London based publisher Penguin had pinned great hopes on the iPad and had predicted an increase in the sales of it e-books on the back of success of the iPad. It went on to deliver a rich book reading experience on the iPad where a book need not be read from cover to cover. Instead, the mega publisher has made e-books to come with embedded media content like audio and video. In fact, e-books from Penguin can boast of even more advanced features such as the facility to chat with fellow readers.
All of this has ensured reading an e-book will never be a boring affair. For instance on a page from an anatomy book showing the innards of the human body, simply clicking on an organ will bring forth more information about that with even streaming video to support the content.
Well, all of this has paid off well for Penguin and it can rejoice on its tremendous success with Apple iPad. Its parent company, Pearson has released the financial reports for first quarter, which reveals good sales showing good demand for e-books. Add to that the willingness of online retailers to sell Penguin’s e-books after a hiatus of some time. Then, there also seems to a good relationship building up between Penguin and Apple all of which is pointing towards a boom time for Penguin. However, on the flip side, Penguin is having hard time dealing with Amazon who has got into selling some of its hardcover editions at a very low price, thereby dealing a blow to the publishing house.
As per the O’Reilly Radar, which conducts market research on recent trends on publications, the initial earnings reports gives a good picture of Penguin making a good headway with its e-books on the iPad with most of the publications through Penguin stable has made up to 23.5% on the iBookstore app which is amounting to the largest percentage of any publishing company.
If anybody is having doubts as to how the single largest collection in the iBookstore, which can boast of just 46000 to 60000 titles is having a positive affect on Penguin’s earnings, one should take note of the mere fact that the iPad sales have gone beyond the 5 million mark and continues to be in high demand.
In fact, Penguin has lofty plans up its sleeves, as what they are attempting to do can well change the very definition of an e-book. They are looking beyond the ePUB format, which means much of the content that it releases will be in the form of applications rather than just e-books.
Also, from what seems evident, the present arrangement of Apple taking away 30% share of the e-book list price contrary to Amazon’s $9.99 cap price is working well for both sides. This however has led to a lot of issues for other retailers who had to reframe the prices, work out the details of sales tax collection and also handle other issues. Penguin a along with other publishers was keen to have all the agreements in place by the time the iPad was ready for launch and this bode well for Penguin as it translated to success right from the word so considering the manner in which the iPad literally flew out of store racks.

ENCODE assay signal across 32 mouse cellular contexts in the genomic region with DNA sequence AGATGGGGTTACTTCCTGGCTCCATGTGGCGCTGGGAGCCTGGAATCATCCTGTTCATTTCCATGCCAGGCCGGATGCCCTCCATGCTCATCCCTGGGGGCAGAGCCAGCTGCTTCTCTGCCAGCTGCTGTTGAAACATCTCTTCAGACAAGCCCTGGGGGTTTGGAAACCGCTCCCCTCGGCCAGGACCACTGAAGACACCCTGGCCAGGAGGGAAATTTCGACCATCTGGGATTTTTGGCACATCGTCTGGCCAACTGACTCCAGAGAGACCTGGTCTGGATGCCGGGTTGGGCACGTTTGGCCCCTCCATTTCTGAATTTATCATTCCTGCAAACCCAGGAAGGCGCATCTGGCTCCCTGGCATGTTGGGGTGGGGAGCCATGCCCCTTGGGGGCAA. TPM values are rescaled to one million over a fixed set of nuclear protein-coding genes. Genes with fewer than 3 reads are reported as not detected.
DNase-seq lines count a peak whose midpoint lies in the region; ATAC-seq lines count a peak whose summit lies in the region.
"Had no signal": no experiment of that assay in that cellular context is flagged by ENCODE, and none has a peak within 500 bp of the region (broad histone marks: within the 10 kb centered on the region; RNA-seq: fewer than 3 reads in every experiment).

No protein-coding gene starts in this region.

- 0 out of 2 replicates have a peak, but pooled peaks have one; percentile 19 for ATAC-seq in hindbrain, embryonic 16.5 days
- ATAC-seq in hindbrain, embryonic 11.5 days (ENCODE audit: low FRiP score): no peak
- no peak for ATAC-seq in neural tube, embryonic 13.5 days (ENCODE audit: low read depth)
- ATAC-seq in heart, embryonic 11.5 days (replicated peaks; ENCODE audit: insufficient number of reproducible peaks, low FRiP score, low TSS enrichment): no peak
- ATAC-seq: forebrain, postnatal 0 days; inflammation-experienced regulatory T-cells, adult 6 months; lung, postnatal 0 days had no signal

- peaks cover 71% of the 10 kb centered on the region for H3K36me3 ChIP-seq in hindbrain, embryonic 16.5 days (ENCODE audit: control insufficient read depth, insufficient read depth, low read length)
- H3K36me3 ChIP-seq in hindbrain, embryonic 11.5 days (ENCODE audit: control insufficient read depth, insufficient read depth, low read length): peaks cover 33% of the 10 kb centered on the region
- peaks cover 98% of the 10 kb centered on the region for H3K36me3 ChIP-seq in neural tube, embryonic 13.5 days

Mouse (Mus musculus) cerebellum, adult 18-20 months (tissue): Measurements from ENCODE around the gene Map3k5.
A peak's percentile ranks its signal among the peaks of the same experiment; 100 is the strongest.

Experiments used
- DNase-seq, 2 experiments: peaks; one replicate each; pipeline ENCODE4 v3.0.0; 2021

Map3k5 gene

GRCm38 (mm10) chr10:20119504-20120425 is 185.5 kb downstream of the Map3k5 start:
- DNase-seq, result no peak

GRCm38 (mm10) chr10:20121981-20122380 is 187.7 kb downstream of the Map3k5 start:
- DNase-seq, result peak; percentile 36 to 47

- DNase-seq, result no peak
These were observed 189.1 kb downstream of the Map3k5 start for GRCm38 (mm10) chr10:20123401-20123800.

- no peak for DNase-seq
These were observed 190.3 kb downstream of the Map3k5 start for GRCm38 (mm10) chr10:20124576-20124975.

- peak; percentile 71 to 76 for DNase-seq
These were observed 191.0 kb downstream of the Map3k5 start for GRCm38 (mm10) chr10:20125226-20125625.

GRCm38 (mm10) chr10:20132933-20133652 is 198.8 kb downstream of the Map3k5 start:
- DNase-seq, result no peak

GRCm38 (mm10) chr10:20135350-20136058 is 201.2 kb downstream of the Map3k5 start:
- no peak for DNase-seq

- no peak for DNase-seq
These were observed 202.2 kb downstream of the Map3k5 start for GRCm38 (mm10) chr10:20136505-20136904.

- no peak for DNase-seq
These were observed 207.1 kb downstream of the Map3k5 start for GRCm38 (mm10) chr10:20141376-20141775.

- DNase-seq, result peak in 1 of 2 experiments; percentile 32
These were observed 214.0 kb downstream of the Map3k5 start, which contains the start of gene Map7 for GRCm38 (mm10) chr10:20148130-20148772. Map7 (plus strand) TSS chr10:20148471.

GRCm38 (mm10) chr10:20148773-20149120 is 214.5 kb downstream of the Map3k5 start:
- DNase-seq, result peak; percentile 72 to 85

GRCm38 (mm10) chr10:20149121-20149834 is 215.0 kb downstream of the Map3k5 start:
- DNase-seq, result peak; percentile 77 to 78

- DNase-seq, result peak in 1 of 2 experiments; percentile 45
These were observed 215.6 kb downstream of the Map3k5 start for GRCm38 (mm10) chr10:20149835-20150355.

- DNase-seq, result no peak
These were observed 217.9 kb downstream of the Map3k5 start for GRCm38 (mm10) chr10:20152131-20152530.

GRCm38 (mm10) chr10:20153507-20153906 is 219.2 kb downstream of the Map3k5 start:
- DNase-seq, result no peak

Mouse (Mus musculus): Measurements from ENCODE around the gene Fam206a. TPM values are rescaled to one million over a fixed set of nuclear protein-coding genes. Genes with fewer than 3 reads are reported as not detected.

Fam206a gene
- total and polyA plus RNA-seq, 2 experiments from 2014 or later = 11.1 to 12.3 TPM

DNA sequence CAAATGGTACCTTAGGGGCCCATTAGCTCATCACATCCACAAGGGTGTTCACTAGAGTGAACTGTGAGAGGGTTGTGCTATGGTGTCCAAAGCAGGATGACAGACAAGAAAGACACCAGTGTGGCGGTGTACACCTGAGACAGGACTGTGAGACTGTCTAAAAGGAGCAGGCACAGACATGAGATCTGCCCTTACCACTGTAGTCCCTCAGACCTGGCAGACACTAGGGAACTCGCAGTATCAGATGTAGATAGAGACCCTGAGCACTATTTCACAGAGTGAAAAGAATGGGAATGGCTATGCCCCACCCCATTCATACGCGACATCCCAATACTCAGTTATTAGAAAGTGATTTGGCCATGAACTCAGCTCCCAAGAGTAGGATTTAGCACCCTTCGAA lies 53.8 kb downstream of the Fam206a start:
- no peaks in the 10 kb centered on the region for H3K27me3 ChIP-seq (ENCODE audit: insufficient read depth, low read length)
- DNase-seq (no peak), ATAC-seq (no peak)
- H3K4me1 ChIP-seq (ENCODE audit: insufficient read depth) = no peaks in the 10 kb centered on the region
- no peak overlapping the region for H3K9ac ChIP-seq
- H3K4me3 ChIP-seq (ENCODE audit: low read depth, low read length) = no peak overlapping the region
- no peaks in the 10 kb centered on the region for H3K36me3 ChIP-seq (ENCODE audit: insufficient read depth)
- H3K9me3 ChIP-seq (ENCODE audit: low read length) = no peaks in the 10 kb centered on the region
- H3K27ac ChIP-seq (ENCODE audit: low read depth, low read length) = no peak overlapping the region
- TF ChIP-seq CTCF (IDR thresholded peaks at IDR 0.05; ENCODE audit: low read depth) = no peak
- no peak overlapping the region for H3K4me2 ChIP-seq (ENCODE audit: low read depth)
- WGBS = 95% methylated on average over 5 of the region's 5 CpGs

Genuine Hardcovers from Penguin going cheap at Kindle Price – Courtesy Amazon
The move by independent e-retailer Diesel to enter into an agreement with its first Agency Five publisher Penguin means its sweet news for Diesel’s customers since this means they can have access to books from Penguin. At the same time, sources reveal that other distributors are also in verge of closing associations, which will enable Penguin’s e-books to reestablish in the market. With all this, there is one prominent company, which is missing from the scene. And that is Amazon. They sell e-titles from rest of the A5 publishers – MacMillan, Simon & Schuster and also Hachette, and HarperCollins. Amazon has not yet done any further deal with Penguin, which had already expired on April 1st.
Amazon is now playing the game well with Penguin and is putting pressure on the publisher by selling the hardcovers at rock bottom $9.99 price, something that triggered Penguin to adopt the agency model. To give a clear indication to its customers that Amazon is still in the game, it is providing select hardcovers at a discount price despite the fact that it is not able to sell the digital editions of Penguin books.
In a nutshell Amazon is making a huge loss on hardcover editions of various selected books but needless to mention, such moves undermine the organization’s faith in its proprietary Kindle books – which actually now is accountable for close to half of the gross sales of a book when available in print and digital editions and especially when accompanied on offer in either print editions or on Kindle devices.
For the time being Penguin can afford to negotiate the terms and conditions with Amazon but with lot of uncertainty around in future, Penguin has to tread carefully especially with its current associate Apple who might come up with a plan which can affect Penguin severely in 2011.
This article is a re-write of an article we posted a few weeks ago, which we have removed. We cited many sources for industry information and facts.
Sovan Mandal is the senior tablet and tech corespondent for goodereader.com. He brings a international approach to news that is not just applicable to the North American market, but also Asia, India, Europe and others. Sovy brings his own writing flavor to the website and is interested in Science Fiction, Technology and Writing. Any questions, send an email